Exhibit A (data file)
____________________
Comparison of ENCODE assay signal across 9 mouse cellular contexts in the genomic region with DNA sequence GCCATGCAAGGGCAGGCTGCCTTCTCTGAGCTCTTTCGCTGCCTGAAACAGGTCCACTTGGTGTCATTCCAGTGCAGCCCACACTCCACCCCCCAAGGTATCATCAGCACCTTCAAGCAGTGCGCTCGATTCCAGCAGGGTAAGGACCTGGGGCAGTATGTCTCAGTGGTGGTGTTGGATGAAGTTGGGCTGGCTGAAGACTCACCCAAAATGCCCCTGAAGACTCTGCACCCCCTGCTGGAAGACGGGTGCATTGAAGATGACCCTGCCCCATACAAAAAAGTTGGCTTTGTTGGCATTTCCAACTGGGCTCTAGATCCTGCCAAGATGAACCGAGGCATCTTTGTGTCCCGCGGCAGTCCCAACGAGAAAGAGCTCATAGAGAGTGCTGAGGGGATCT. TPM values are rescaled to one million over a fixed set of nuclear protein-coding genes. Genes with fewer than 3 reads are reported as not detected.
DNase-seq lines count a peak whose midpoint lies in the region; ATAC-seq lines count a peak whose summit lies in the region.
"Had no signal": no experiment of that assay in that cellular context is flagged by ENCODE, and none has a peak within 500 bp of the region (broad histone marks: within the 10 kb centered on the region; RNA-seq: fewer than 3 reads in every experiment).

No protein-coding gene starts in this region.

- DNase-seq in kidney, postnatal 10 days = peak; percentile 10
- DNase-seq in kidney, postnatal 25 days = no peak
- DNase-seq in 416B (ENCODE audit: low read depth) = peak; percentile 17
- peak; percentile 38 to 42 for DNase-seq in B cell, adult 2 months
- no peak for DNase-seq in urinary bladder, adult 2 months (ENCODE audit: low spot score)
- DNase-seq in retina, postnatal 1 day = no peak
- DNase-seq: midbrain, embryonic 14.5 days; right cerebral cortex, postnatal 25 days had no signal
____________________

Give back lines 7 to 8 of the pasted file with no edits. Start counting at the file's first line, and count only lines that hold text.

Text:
- DNase-seq in 416B (ENCODE audit: low read depth) = peak; percentile 17
- peak; percentile 38 to 42 for DNase-seq in B cell, adult 2 months